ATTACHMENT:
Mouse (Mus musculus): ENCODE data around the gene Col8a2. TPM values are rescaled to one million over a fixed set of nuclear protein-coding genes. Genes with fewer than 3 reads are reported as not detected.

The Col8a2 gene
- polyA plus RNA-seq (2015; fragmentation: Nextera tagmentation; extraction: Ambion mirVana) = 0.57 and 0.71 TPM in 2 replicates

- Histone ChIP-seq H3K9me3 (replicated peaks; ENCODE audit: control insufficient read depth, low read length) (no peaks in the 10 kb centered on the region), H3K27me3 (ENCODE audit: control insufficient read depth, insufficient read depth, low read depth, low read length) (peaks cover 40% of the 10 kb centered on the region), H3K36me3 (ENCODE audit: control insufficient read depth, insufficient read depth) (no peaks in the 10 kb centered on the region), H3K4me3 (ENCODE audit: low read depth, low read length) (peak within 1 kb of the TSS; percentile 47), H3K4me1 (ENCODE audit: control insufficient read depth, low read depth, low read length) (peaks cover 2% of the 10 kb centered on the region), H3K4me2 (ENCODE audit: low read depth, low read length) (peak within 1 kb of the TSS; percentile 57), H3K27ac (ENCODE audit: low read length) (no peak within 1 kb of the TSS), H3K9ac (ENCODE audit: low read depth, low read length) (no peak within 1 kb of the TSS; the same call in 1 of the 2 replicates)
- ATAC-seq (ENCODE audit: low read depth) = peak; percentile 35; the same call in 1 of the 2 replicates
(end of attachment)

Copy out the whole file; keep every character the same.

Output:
Mouse (Mus musculus): ENCODE data around the gene Col8a2. TPM values are rescaled to one million over a fixed set of nuclear protein-coding genes. Genes with fewer than 3 reads are reported as not detected.

The Col8a2 gene
- polyA plus RNA-seq (2015; fragmentation: Nextera tagmentation; extraction: Ambion mirVana) = 0.57 and 0.71 TPM in 2 replicates

- Histone ChIP-seq H3K9me3 (replicated peaks; ENCODE audit: control insufficient read depth, low read length) (no peaks in the 10 kb centered on the region), H3K27me3 (ENCODE audit: control insufficient read depth, insufficient read depth, low read depth, low read length) (peaks cover 40% of the 10 kb centered on the region), H3K36me3 (ENCODE audit: control insufficient read depth, insufficient read depth) (no peaks in the 10 kb centered on the region), H3K4me3 (ENCODE audit: low read depth, low read length) (peak within 1 kb of the TSS; percentile 47), H3K4me1 (ENCODE audit: control insufficient read depth, low read depth, low read length) (peaks cover 2% of the 10 kb centered on the region), H3K4me2 (ENCODE audit: low read depth, low read length) (peak within 1 kb of the TSS; percentile 57), H3K27ac (ENCODE audit: low read length) (no peak within 1 kb of the TSS), H3K9ac (ENCODE audit: low read depth, low read length) (no peak within 1 kb of the TSS; the same call in 1 of the 2 replicates)
- ATAC-seq (ENCODE audit: low read depth) = peak; percentile 35; the same call in 1 of the 2 replicates